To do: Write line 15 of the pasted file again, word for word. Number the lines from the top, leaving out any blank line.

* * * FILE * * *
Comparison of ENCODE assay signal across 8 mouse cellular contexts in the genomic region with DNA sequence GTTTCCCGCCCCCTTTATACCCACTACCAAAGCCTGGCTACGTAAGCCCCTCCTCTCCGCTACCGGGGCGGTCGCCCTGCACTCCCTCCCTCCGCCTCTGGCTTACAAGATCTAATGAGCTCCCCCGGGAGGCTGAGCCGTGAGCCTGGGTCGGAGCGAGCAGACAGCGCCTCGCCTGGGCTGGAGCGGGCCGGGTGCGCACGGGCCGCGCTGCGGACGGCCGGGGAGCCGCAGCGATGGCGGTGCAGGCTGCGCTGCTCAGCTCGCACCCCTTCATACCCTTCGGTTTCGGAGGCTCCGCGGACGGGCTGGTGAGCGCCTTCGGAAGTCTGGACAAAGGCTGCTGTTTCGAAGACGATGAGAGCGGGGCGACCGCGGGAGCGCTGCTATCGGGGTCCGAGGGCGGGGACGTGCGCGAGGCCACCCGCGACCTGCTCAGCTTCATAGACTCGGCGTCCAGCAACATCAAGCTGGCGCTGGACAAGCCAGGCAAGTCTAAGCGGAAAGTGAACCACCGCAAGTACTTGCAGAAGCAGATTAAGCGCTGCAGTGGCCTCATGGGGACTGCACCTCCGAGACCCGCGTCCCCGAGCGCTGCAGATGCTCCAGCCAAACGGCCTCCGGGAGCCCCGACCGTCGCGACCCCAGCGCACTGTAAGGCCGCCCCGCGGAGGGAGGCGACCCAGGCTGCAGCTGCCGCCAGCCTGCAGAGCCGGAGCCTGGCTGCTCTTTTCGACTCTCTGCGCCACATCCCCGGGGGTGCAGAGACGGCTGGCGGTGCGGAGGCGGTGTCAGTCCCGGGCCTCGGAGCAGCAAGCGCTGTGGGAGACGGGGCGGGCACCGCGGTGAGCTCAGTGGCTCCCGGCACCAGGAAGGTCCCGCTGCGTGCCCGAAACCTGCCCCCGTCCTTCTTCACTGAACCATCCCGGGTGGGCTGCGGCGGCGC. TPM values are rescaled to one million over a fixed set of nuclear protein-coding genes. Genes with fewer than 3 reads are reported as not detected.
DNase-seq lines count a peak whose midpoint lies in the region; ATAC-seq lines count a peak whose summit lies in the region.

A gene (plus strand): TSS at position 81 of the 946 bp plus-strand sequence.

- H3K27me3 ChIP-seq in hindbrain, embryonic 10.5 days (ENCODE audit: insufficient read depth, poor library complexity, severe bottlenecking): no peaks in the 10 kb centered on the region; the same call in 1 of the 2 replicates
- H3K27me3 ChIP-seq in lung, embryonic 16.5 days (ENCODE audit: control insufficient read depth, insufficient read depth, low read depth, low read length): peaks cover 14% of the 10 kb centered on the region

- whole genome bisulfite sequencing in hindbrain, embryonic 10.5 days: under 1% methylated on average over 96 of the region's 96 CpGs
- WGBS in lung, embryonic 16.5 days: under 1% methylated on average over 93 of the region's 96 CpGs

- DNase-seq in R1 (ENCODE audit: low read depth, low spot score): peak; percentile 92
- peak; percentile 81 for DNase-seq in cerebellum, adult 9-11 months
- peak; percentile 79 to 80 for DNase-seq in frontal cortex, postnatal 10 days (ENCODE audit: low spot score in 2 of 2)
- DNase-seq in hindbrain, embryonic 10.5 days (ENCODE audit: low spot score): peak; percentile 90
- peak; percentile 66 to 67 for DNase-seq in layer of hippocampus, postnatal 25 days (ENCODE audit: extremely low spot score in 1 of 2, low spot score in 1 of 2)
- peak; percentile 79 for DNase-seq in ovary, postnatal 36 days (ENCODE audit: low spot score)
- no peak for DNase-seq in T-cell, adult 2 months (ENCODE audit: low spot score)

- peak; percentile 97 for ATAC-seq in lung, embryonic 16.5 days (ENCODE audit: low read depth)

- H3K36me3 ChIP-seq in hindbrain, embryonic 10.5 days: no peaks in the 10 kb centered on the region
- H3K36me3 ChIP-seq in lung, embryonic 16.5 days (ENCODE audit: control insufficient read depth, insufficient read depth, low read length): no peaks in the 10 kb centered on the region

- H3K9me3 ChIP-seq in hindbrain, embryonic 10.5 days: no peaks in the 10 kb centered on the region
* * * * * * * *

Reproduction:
- peak; percentile 97 for ATAC-seq in lung, embryonic 16.5 days (ENCODE audit: low read depth)